Turkey has always been a crossroads: the point where East meets West, Europe meets Asia, and Christianity meets Islam. Turkey has also been a close and important American ally, but a series of converging political and strategic factors have now endangered its longstanding Western and democratic orientation. In Winning Turkey, two leading analysts explain this worrisome situation and present a plan for improving it. The stakes are clear. Turkey is the most advanced democracy in the Islamic world, bordering a number of the world’s hotspots, including Iraq, Iran, and the Caucasus. It occupies the corridor between Western markets and Caspian Sea energy reserves. A stable, Western-oriented Turkey moving toward EU membership would provide a growing market for exports, a source of needed labor, a positive influence on the Middle East, and an ally in the war on terror. The picture has darkened, however, as rising anti-Americanism, deflated hopes for EU accession, civil-military tensions, and terrorist threats have destabilized an already volatile Turkish political system. Wi nning Turkey designs a plan to ease tensions in this critical part of the world. In addition to proposing a “grand bargain” between Turkey and the Kurds, it advocates greater support for increased liberalism and democracy, a renewed commitment by both Europe and Turkey to promote EU membership, a historic compromise with Armenia, and greater Western engagement with Turkish Cypriots.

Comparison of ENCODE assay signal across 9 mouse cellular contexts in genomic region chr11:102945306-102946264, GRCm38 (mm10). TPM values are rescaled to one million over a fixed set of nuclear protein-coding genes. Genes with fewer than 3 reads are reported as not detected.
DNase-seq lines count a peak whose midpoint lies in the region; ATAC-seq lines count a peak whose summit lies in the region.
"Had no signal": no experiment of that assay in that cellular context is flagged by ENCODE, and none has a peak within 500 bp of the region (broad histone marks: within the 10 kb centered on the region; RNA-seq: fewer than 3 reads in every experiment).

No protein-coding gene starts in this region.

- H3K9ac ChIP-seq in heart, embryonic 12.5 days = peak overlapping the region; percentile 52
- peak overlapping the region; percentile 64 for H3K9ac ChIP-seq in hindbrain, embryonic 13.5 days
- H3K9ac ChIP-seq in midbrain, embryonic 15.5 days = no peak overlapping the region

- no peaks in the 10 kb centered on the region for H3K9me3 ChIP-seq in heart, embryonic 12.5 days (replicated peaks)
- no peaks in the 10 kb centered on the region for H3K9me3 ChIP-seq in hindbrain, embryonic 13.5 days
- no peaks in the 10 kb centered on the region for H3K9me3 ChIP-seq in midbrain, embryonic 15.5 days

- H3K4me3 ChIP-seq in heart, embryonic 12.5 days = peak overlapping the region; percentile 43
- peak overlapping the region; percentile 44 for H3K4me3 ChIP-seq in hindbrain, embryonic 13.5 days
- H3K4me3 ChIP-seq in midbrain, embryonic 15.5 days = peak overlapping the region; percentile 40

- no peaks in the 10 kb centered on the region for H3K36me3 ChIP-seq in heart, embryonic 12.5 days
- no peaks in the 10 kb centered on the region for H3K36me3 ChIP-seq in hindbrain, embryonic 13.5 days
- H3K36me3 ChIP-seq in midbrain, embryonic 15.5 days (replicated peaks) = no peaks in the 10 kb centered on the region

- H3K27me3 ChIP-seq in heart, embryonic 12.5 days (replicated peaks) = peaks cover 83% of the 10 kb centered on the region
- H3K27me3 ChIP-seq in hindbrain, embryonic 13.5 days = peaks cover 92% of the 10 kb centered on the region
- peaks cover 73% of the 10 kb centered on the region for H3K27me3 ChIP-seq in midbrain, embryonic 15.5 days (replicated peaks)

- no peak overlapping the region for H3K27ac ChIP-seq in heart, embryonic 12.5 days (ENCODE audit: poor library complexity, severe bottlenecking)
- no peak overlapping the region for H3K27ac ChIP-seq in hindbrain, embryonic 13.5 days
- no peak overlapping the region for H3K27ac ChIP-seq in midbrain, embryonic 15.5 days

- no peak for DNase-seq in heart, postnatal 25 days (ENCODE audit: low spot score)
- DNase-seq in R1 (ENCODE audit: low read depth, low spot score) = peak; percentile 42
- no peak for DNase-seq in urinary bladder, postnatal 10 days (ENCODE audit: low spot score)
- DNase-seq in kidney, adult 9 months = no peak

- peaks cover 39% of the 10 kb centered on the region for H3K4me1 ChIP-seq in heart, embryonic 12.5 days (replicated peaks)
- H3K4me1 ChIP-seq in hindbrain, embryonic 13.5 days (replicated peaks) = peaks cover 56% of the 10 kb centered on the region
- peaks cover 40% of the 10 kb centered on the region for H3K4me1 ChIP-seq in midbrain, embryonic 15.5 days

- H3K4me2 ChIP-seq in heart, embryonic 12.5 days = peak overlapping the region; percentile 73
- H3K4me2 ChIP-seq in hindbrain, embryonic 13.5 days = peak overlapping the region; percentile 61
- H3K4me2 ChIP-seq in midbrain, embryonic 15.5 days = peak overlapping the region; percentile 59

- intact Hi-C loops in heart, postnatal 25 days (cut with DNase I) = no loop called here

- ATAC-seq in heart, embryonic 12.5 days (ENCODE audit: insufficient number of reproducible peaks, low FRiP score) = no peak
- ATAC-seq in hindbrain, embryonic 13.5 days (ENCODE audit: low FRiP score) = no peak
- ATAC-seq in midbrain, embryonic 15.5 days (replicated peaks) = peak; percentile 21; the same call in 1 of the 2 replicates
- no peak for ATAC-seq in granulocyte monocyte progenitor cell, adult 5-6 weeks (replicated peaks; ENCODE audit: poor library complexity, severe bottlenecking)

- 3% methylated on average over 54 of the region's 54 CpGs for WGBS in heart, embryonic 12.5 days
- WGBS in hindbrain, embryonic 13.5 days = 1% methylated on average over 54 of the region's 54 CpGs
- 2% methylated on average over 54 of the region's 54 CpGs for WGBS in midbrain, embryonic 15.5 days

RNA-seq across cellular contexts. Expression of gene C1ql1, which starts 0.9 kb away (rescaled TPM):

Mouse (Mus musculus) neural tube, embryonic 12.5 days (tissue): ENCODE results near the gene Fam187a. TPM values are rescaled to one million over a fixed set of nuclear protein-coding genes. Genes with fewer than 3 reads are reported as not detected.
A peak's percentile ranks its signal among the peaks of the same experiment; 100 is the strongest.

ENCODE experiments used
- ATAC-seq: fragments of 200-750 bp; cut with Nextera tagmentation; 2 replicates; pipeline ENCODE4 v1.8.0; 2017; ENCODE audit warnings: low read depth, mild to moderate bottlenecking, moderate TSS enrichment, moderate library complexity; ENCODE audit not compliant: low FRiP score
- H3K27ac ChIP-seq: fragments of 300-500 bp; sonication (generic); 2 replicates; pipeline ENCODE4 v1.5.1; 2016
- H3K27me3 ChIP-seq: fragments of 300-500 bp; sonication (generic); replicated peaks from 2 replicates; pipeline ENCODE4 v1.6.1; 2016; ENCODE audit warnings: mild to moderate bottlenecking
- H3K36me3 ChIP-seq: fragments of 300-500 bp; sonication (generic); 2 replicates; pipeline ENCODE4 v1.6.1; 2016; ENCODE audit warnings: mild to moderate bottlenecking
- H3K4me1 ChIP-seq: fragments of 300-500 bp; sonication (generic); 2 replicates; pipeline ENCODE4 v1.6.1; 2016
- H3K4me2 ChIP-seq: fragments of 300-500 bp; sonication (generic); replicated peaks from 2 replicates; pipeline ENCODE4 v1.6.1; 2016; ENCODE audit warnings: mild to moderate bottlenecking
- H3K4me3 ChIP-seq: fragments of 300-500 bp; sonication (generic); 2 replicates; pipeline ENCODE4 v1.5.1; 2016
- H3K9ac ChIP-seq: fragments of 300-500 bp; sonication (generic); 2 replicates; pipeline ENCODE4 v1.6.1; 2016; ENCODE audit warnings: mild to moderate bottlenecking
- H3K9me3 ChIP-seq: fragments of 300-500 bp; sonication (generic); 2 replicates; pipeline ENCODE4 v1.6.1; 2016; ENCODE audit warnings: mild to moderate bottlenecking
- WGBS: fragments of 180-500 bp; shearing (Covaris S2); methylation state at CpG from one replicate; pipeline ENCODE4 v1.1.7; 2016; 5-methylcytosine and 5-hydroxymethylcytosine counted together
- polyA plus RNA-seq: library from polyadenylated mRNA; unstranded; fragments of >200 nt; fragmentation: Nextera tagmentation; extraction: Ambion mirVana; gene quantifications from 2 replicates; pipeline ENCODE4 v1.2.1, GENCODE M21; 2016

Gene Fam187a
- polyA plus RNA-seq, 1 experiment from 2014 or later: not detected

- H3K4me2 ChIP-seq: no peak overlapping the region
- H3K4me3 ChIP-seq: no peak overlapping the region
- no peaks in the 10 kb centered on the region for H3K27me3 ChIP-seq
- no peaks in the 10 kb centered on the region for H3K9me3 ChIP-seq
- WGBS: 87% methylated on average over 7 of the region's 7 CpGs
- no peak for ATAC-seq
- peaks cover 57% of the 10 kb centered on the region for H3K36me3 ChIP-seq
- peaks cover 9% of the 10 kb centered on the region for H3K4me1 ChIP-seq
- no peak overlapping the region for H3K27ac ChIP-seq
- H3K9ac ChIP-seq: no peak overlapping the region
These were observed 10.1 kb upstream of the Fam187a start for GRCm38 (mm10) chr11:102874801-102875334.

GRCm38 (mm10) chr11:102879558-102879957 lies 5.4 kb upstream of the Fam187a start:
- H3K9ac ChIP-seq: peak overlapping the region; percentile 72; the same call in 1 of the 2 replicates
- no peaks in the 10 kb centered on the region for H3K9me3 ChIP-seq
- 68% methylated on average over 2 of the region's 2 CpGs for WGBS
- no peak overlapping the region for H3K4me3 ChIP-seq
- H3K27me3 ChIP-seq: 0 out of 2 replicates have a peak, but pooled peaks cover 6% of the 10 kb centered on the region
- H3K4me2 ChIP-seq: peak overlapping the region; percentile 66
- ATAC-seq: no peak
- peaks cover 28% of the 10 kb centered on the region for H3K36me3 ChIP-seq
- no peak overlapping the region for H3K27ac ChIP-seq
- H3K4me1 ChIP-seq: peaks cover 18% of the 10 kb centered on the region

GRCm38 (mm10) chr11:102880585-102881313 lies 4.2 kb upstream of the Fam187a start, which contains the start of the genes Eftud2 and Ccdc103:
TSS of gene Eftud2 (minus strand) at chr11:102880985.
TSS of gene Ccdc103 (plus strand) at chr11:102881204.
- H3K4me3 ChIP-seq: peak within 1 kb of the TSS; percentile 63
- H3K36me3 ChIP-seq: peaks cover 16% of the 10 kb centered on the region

Philip H. Gordon is a senior fellow at the Brookings Institution and former director for European Affairs at the National Security Council. His books include Winning the Right War: The Path to Security for America and the World (Times Books, 2007) and Allies at War: America, Europe, and the Crisis over Iraq (McGraw Hill, 2004). Ömer Taspinar is a professor of national security studies at the National War College as well as the director of the Turkey Project and a nonresident fellow at the Brookings Institution. He is the author of Kurdish Nationalism and Political Islam in Turkey (Routledge, 2005). Soli Ozel is a professor of international relations at Bigli University in Istanbul and a columnist for the Turkish daily Sabah.